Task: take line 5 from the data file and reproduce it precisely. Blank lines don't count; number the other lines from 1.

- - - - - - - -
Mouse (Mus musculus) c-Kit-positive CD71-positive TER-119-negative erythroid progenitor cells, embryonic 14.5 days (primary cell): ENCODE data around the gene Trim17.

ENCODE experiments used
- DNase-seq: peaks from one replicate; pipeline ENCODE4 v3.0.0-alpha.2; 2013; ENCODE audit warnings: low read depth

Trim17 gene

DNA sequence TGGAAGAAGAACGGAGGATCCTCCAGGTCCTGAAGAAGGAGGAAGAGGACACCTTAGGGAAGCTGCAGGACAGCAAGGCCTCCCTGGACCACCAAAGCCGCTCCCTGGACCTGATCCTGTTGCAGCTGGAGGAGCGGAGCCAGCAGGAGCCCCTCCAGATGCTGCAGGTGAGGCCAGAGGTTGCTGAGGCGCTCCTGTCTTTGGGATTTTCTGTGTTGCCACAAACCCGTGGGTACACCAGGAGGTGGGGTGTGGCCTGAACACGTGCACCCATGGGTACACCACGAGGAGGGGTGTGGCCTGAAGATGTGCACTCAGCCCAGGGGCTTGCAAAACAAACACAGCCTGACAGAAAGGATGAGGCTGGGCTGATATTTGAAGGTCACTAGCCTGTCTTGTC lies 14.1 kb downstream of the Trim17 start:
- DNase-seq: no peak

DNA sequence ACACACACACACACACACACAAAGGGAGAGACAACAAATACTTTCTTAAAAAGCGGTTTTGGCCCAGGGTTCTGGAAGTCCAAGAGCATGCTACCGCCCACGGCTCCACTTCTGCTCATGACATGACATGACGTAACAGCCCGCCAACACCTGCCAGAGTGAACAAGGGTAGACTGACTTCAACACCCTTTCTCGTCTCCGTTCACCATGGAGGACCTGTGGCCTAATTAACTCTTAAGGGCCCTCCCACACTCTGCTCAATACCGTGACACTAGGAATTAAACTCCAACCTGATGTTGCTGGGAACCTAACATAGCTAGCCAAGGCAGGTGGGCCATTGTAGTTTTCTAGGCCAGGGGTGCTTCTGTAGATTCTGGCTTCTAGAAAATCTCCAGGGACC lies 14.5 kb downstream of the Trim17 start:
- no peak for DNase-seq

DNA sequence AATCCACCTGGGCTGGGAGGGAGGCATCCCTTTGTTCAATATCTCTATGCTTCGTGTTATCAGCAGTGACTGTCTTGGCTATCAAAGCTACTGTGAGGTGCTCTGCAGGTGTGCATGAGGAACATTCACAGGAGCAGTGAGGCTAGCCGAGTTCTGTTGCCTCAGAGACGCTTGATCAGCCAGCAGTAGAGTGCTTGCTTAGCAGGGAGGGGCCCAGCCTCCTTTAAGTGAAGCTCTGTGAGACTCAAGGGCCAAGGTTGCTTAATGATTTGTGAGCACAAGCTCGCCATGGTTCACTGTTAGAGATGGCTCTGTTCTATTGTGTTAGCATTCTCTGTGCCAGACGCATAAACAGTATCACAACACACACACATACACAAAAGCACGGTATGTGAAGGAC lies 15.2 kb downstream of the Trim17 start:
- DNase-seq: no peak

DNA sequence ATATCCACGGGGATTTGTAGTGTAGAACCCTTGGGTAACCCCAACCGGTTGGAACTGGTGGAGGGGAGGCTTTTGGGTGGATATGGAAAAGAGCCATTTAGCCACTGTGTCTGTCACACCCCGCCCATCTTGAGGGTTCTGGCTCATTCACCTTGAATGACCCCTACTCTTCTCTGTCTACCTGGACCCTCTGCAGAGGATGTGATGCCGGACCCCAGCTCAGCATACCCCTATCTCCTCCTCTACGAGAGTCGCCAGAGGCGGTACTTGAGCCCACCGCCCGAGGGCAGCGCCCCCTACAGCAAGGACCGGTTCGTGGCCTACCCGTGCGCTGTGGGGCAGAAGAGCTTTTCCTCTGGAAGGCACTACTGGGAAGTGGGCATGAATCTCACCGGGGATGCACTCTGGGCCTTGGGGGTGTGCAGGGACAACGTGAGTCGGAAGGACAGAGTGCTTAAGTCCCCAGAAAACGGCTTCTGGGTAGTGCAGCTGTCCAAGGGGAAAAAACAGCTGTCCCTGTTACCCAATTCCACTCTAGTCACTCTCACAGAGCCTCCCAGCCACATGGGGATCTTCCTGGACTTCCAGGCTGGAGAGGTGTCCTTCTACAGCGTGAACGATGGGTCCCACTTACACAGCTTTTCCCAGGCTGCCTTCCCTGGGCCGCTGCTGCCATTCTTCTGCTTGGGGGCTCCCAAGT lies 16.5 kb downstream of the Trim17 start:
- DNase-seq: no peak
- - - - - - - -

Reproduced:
DNA sequence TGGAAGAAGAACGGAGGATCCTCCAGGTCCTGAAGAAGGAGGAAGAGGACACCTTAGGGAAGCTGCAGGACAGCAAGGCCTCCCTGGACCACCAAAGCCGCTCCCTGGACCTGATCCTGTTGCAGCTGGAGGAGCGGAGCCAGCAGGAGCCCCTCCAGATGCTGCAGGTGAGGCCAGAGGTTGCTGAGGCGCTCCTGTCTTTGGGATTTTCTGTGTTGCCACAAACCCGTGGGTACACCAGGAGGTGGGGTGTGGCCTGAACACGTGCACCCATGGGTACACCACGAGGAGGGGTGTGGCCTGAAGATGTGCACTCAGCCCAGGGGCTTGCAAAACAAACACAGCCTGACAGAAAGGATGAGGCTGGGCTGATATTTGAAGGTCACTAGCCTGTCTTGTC lies 14.1 kb downstream of the Trim17 start: